• In Star Trek: Discovery, this trope gets worked a few different ways in the series pilot. T'Kuvma, a Klingon leader attempting to rally the Empire against the Federation, argues that the Federation uses their peaceful exploration gimmick as a means to subvert and assimilate other races without having to fight them. Sarek notes that the Vulcans had previously gained the Klingons' respect by demonstrating that they were willing to engage them in battle, and when faced with a Klingon fleet gathering on the edge of Federation space, Starfleet rallies their own fleet of ships to face off with them before offering to talk things out peacefully (the Klingons don't trust the Federation's intentions, and a large space battle and an interstellar war promptly ensues).
  • In The Sopranos episode "Whitecaps", a real estate agent refuses to do business with Tony, so he has some of his men park a boat next to the agent's beach house and play loud music.
  • A fairly common tactic in Babylon 5:
    • Happens all over the place in A Voice In The Wilderness, with over a half-dozen races (including Earth and a previously-unknown race) all pulling this at once when some very powerful, very advanced technology is discovered buried beneath the planet that the station orbits. After a brief, inconclusive battle, the planet itself, now acting through its new caretaker, Draal, informs all parties that none of them can have exclusive control of the planet, and that any who approach without permission will be destroyed. The ship belonging to the previously-unknown race ignores the warning and promptly gets ventilated.
    • And subverted in Rumors, Bargains, and Lies, when Sheridan orders the Rangers to attack and destroy some random asteroids. The League races know that the White Stars have far superior sensors to anything they have, and thus assume that they were fighting an invisible enemy. Sheridan does nothing to make them question this assumption, and welcomes them into a new military alliance.
    • A common accusation is the invitation for Earth to join the Interstellar Alliance happened during the end of the rebellion, and included dozens of advance warships doing a flyover of the capital.
  • Andromeda: The whole reason why the High Guard had such fancy and overly powerful warships designed by now extinct Vedrans was so the High Guard could flaunt their unimaginable destructive potential and deter belligerent species from hostilities during negotiations. Usually these were discussions that involved joining the Commonwealth either by free will or with the guns of a mile long warship that looks like an Italian-sportscar-in-space trained on them. The XMC class or Glorious Heritage-class heavy cruisers like the Andromeda Ascendant were built for exactly this purpose. They were the diplomatic flagships of the Commonwealth that usually operated without a task force for extended periods of time. The stupid amounts of firepower and the ability to crack an M-class planet like an egg in only a few minutes and a legion of lancers gave the High Guard captain a pretty good bargaining position. XMC heavy cruisers were also used for long-range exploration because of this capability.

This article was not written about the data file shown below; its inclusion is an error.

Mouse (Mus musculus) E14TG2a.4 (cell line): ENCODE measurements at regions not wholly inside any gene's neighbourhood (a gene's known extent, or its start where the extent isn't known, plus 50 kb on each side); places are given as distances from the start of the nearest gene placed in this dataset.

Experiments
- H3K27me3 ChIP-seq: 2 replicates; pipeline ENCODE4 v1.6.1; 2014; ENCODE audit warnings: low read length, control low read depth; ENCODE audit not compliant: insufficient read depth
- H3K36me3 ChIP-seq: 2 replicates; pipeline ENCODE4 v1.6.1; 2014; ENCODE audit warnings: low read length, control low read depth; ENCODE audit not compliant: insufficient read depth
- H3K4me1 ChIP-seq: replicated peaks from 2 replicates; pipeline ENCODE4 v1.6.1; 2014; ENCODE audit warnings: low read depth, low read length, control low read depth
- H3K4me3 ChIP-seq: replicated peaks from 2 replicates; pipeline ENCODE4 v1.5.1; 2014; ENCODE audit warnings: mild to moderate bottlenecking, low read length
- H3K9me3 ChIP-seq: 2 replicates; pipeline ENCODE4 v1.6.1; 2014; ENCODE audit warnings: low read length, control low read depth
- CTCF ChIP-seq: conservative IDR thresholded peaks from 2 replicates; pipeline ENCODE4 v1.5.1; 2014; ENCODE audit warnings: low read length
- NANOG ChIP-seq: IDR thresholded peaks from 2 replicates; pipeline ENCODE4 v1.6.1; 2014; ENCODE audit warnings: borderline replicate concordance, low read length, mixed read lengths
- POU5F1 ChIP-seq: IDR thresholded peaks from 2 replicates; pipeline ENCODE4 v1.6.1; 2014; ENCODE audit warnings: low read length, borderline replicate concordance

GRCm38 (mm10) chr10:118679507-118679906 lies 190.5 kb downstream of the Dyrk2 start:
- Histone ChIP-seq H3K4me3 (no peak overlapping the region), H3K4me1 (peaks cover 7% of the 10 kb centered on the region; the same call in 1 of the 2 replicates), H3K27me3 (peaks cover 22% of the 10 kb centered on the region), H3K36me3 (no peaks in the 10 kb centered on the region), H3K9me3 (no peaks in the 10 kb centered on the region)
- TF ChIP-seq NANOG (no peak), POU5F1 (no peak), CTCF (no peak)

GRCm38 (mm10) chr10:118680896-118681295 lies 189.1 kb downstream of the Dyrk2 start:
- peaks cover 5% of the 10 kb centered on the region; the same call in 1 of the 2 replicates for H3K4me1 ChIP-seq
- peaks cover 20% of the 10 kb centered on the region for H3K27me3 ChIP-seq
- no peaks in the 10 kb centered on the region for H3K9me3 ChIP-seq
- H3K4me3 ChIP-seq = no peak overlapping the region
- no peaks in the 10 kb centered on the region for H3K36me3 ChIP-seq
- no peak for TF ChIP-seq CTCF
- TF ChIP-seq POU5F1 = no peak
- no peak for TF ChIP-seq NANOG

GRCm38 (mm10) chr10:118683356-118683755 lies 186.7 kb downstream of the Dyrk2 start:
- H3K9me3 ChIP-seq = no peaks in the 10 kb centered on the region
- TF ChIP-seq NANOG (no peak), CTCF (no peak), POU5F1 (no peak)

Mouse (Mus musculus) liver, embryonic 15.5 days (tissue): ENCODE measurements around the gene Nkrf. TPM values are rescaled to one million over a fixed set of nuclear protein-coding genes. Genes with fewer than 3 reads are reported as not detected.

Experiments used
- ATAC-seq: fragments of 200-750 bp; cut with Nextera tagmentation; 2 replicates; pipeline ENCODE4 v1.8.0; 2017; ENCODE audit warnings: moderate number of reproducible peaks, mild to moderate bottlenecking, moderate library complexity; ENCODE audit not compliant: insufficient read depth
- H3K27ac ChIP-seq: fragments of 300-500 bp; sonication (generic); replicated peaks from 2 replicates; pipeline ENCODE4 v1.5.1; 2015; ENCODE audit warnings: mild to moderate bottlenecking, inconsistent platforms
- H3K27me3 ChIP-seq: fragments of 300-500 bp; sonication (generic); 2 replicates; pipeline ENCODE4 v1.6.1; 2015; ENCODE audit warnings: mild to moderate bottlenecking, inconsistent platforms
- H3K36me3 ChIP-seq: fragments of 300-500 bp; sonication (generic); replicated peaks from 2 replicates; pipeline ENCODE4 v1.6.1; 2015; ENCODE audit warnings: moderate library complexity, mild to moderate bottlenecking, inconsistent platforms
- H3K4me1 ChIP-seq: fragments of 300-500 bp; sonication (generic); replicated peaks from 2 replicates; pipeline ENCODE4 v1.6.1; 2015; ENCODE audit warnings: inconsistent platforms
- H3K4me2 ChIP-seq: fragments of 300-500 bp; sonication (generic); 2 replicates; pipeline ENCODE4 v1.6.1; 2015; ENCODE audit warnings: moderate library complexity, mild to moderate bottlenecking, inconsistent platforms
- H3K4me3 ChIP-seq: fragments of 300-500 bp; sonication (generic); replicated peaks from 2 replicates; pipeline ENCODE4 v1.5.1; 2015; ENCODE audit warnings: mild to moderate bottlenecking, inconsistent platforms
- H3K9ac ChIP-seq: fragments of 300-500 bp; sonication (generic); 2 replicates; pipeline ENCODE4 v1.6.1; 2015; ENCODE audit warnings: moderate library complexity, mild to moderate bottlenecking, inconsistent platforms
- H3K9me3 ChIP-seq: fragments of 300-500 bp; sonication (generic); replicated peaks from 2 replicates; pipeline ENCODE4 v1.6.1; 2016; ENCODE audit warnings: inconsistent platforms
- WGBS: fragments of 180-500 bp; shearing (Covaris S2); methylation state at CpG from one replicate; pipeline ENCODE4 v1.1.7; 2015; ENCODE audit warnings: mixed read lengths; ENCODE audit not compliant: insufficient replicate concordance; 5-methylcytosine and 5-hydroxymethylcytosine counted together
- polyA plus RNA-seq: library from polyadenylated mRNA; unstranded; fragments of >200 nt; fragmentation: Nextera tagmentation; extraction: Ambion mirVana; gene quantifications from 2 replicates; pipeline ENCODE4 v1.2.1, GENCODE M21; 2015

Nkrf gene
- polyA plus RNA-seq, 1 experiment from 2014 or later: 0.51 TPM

• Of particular note is that in the post-Commonwealth dark age Captain Dylan Hunt frequently has to resort to gunboat diplomacy when dealing with the various planetary factions or powers he ends up dealing with.
    Dylan: "Andromeda, how long do you think it would take you to depopulate this world?"
    Rommie: "About sixteen minutes."
    • Also happens when Dylan is backing Prince Erik for the throne of Ne'Holland against the corrupt barons:
    Erik: Our entire defense fleet?
    Dylan: Rommie, how long would it take for you to destroy that fleet?
    Rommie: 6.2 seconds.
    Dylan: That long?
    • This didn't do much good against the Pyrians, whose ships were at least a match for the Glorious Heritage class. Also, unlike the Commonwealth, the Pyrians never went anywhere.